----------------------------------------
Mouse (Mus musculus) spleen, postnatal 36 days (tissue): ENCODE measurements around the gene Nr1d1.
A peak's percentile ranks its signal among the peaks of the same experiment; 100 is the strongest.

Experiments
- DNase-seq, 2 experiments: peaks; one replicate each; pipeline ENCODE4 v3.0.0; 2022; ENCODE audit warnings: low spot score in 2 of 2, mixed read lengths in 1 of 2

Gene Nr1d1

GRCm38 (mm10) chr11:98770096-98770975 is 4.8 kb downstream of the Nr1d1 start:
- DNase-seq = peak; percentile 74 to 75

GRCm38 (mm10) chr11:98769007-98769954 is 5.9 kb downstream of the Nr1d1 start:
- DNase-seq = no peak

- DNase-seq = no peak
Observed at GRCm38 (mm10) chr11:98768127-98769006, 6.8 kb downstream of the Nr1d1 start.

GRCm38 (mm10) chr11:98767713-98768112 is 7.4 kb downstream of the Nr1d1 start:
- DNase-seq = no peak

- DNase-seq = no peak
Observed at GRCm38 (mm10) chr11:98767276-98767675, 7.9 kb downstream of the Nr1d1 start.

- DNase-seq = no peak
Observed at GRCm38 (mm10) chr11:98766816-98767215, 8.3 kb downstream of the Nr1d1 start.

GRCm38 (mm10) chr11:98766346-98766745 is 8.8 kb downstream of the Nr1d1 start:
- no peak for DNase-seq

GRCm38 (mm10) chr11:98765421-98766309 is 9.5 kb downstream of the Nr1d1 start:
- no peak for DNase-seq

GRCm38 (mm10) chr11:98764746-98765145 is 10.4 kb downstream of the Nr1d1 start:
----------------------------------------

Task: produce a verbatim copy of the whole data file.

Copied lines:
Mouse (Mus musculus) spleen, postnatal 36 days (tissue): ENCODE measurements around the gene Nr1d1.
A peak's percentile ranks its signal among the peaks of the same experiment; 100 is the strongest.

Experiments
- DNase-seq, 2 experiments: peaks; one replicate each; pipeline ENCODE4 v3.0.0; 2022; ENCODE audit warnings: low spot score in 2 of 2, mixed read lengths in 1 of 2

Gene Nr1d1

GRCm38 (mm10) chr11:98770096-98770975 is 4.8 kb downstream of the Nr1d1 start:
- DNase-seq = peak; percentile 74 to 75

GRCm38 (mm10) chr11:98769007-98769954 is 5.9 kb downstream of the Nr1d1 start:
- DNase-seq = no peak

- DNase-seq = no peak
Observed at GRCm38 (mm10) chr11:98768127-98769006, 6.8 kb downstream of the Nr1d1 start.

GRCm38 (mm10) chr11:98767713-98768112 is 7.4 kb downstream of the Nr1d1 start:
- DNase-seq = no peak

- DNase-seq = no peak
Observed at GRCm38 (mm10) chr11:98767276-98767675, 7.9 kb downstream of the Nr1d1 start.

- DNase-seq = no peak
Observed at GRCm38 (mm10) chr11:98766816-98767215, 8.3 kb downstream of the Nr1d1 start.

GRCm38 (mm10) chr11:98766346-98766745 is 8.8 kb downstream of the Nr1d1 start:
- no peak for DNase-seq

GRCm38 (mm10) chr11:98765421-98766309 is 9.5 kb downstream of the Nr1d1 start:
- no peak for DNase-seq

GRCm38 (mm10) chr11:98764746-98765145 is 10.4 kb downstream of the Nr1d1 start: